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Political and Royal gossip 1920s

Lady Elvery by William Orpen

A good letter, over 20 closely written pages. Indiscreet, gossipy ('The Prince of Wales was blotto..') from the inner circles of power and privilege in the mid 1920s. The recipent was Beatrice Elvery, Lady Glenavy (1881 - 1970). Irish artist and literary host, friend of Katherine Mansfield and friend of Shaw, Lawrence and Yeats. She modelled for Orpen and painted 'Éire' (1907) a landmark painting promoting the idea of an independent Irish state. The letter is from her husband Charles Henry Gordon Campbell, 2nd Baron Glenavy (1885–1963) politician and banker in England and Ireland.

Quite a good little show at the Londonderry's the other night. Great strong retainers at the door in short kilts of the Stewart tartan created an atmosphere of sex appeal, much fortified by the magnificent bosoms of the Marchioness Curzon which are said to have only reached their full bloom for the first time this season.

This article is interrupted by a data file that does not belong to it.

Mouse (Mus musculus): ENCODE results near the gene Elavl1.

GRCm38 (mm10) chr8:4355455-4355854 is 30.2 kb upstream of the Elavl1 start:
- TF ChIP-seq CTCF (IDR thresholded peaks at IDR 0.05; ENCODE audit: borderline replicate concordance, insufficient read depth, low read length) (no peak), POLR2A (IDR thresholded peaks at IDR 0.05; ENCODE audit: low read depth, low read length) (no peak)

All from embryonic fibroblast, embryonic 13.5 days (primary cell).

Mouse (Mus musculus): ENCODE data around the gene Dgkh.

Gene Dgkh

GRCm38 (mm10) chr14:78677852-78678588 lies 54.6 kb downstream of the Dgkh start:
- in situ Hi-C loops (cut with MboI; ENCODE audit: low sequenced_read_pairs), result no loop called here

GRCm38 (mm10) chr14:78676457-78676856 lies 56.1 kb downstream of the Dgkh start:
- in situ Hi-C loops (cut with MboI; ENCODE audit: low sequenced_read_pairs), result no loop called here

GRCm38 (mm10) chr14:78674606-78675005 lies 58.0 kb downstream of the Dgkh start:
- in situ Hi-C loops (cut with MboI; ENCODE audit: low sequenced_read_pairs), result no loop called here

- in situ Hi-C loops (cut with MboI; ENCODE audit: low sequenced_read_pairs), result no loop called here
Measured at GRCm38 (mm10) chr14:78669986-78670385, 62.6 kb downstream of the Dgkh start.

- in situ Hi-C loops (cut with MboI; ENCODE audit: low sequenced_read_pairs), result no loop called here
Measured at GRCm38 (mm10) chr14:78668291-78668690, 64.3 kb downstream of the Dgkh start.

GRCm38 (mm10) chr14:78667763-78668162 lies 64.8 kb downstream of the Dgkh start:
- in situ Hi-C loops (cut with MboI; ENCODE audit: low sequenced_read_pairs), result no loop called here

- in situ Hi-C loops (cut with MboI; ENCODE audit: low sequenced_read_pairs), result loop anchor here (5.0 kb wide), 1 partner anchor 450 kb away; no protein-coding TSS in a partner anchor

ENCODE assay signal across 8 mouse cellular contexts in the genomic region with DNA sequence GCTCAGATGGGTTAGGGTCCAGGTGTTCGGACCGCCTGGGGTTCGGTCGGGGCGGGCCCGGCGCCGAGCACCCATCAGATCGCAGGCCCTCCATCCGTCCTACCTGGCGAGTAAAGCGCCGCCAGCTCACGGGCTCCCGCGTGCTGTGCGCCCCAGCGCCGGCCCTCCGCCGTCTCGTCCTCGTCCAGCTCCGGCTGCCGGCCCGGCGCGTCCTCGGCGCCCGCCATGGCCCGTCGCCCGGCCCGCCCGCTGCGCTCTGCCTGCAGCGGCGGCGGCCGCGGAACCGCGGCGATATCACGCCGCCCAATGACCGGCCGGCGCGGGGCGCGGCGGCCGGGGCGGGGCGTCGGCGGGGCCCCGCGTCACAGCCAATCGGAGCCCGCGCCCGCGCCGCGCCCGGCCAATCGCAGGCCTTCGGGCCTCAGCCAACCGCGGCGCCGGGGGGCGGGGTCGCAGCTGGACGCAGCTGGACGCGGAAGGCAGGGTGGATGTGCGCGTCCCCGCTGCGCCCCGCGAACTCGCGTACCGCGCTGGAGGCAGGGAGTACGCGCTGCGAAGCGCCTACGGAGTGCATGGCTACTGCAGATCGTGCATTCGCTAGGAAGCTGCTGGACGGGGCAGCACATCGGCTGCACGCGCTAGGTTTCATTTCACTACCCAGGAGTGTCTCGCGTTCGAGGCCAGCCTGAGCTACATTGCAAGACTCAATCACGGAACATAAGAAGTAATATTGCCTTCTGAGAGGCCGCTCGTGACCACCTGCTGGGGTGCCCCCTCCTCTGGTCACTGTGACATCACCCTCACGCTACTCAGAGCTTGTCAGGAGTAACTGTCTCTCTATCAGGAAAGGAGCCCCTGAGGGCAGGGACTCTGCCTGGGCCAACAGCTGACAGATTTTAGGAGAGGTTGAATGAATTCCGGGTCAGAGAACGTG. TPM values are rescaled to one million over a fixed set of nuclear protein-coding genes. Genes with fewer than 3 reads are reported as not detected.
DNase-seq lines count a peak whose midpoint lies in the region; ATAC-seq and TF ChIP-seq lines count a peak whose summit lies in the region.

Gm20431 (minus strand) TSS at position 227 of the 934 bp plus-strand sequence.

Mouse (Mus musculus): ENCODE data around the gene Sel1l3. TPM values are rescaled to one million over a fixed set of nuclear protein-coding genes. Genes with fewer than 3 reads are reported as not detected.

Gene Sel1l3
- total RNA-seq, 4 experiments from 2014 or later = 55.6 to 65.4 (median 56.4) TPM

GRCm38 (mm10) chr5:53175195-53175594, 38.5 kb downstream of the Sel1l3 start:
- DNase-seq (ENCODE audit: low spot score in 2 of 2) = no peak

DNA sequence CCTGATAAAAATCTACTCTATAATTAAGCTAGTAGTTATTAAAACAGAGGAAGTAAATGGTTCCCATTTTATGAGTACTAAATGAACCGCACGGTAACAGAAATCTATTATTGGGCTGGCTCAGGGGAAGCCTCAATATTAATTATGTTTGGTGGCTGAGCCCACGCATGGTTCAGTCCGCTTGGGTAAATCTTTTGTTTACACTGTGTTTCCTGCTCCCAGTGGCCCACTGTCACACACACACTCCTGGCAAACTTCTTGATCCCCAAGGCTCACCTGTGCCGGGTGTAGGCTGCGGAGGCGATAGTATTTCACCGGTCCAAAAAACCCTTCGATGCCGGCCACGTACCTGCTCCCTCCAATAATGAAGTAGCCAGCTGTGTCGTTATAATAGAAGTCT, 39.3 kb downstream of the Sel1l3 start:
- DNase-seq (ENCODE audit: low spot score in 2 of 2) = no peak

Eire by Beatrice
Elvery (1907)

The white face of Elinor Glynn, a a long green velvet gown, made our RC aboriginals visibly insecure: her walk is so sensuous as to suggest unimagined pleasures in love and is enhanced by some minor pelvic obstruction which necessitates a few swings with the right leg before she can take a step. Her daughters, married to a pair of peers or better, offer a pleasant contrast of blackheads and anaemia. Lady Jowett was escorted by Eddie Marsh who is still holding up wonderfully together...........We bumped into Gladys Cooper fresh from the theatre in full make up, on Londonderry's arm and a bodyguard of four young men........

On asking Lady Jowett how she explained Baldwin's remaining in public life she said the Baldwin family had a firm hold on the British public's imagination ever since she said, when asked whether she found it (illegible) to have so many children imposed upon her by her husband that 'each time she closed her eyes and thought of England'...........

On Friday McGilligan, Hogan and Fitzgerald went to dinner with the King. Everything gold including the forks.